The Note: Adrenaline Rules

The Washington Post's Jonathan Weisman reports in a must-read piece that Congressman Tom DeLay's (R-TX) efforts to retain power despite hid indictment have "angered some rank-and-file Republicans, many of whom say his ethical problems and uncertain status are staining them and destabilizing GOP unity." LINK

"'My issue is having an indicted former leader hanging around the leadership offices,' said one House Republican, who spoke on the condition of anonymity because of DeLay's remaining authority. 'This guy did so much good work getting us into the majority. Why does he want to stick around? He's not helping us.'"

"Countering those are DeLay's ardent House supporters, dozens of whom now sport hammer-shaped lapel pins evoking DeLay's nickname, 'The Hammer,' to proclaim their allegiance."


According to the New York Times, investigators in the Jack Abramoff case have expanded their inquiries into the activities of the lobbyist to include his efforts to pressure senior Interior Department officials on behalf of Indian tribes with gambling interests. A Senate panel plans a hearing on the investigation today. LINK

The Wall Street Journal's Brody Mullins curtain raises today's Senate hearing into whether Abramoff sought to influence Interior Secretary Gale Norton by directing one of his clients to donate money to a nonprofit group Norton founded before joining the Bush Administration. LINK

Note that the group in question -- the Council of Republicans for Environmental Advocacy -- once launched a pricey campaign to defeat legislation offered by McCain to reduce emissions of greenhouse gasses.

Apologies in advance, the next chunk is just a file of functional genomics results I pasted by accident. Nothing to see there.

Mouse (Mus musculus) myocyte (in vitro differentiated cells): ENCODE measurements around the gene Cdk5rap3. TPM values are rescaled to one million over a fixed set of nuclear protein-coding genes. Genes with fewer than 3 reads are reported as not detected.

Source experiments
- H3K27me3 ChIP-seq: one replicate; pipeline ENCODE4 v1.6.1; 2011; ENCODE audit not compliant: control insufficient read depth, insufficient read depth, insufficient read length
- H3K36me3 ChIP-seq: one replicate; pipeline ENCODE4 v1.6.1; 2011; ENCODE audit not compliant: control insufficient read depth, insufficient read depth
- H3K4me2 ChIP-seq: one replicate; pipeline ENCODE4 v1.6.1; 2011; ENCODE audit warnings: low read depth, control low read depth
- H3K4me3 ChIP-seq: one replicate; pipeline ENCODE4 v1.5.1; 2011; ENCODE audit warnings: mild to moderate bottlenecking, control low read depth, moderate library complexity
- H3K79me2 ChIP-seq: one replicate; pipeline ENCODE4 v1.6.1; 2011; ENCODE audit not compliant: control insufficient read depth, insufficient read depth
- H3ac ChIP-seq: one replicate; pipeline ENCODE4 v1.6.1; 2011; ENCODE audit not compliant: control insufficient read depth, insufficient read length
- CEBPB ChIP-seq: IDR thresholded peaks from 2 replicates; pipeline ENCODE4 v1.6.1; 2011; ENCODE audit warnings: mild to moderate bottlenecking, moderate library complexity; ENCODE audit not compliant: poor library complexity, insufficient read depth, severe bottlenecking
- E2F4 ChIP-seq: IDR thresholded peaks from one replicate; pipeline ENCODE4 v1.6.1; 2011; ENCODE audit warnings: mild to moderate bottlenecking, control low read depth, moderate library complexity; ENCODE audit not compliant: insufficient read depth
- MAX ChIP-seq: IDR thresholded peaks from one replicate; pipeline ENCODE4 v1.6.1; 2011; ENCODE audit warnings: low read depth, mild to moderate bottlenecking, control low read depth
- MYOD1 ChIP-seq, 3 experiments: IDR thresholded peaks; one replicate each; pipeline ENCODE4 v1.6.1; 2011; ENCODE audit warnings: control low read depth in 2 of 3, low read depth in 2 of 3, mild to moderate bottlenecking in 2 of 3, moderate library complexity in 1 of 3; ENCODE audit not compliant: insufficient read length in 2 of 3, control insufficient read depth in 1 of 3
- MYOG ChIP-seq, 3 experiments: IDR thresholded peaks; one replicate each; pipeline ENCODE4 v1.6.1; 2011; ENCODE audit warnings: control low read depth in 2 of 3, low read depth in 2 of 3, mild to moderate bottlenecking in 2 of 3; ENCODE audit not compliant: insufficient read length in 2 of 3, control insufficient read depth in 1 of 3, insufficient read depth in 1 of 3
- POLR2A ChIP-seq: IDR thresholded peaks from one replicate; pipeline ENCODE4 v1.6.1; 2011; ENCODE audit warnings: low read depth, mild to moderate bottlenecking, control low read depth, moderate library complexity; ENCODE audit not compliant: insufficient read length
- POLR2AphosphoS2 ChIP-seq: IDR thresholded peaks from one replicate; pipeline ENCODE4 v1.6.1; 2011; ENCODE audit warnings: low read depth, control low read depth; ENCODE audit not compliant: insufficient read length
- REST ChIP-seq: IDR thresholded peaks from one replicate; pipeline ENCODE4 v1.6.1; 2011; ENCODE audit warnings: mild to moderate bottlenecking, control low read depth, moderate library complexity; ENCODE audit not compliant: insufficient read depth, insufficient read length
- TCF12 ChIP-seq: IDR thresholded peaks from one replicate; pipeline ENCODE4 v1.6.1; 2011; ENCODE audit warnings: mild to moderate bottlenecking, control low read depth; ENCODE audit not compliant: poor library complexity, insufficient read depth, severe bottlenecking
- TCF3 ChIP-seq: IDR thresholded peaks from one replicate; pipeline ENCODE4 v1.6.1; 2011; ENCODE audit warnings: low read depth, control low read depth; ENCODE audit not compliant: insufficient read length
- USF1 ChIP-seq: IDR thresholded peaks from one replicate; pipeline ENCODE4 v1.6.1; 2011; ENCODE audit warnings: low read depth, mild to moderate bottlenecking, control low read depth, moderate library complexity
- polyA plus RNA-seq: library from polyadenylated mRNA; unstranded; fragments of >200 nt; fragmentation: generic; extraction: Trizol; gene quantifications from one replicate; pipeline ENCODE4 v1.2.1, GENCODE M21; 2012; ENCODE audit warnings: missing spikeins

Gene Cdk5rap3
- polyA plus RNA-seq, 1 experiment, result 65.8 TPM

The piece includes photos of Rep. Tom DeLay, Rep. Bob Ney, Grover Norquist, and Ralph Reed under a "Capital Connections" header.


Patrick D. Healy of the New York Times turns in a colorful rundown of the escalating attacks in last night's final mayoral debate, writing that Mayor Bloomberg was "far more assertive" than in the first debate, while Ferrer was "equally ferocious" in response. Up to this point, "Mr. Bloomberg has regarded his challenger as the political equivalent of the flu (which was briefly discussed last night), recognizing the potential threat but ignoring and avoiding it as much as possible." LINK

The New York Daily News writes that Bloomberg took a more aggressive posture in the last night's debate. LINK

The New York Times has more on the ad wars in the New York mayoral race, as Bloomberg decides to get personal. LINK

Jason Horowitz of the New York Observer writes on why he thinks liberal New Yorkers will vote on competence, not ideology, in this year's mayoral race. LINK

USA Today on Mayor Bloomberg's enormous lead, massive spending, and political history. LINK

The New York Times takes a thorough look at Sen. Jon Corzine's political path to running for New Jersey governor, Noting that "he has a reputation for making fearless and sometimes ill-considered moves." LINK

With less than a week to go until the Commonwealth of Virginia chooses a successor to Gov. Mark Warner (D), Jerry Kilgore's tenacity and luck get the A1 treatment in the Washington Post. LINK

The Schwarzenegger Era:

A new Los Angeles Times poll says voters oppose three of Gov. Schwarzenegger's major ballot proposals, while his approval rating has slipped to 40 percent.

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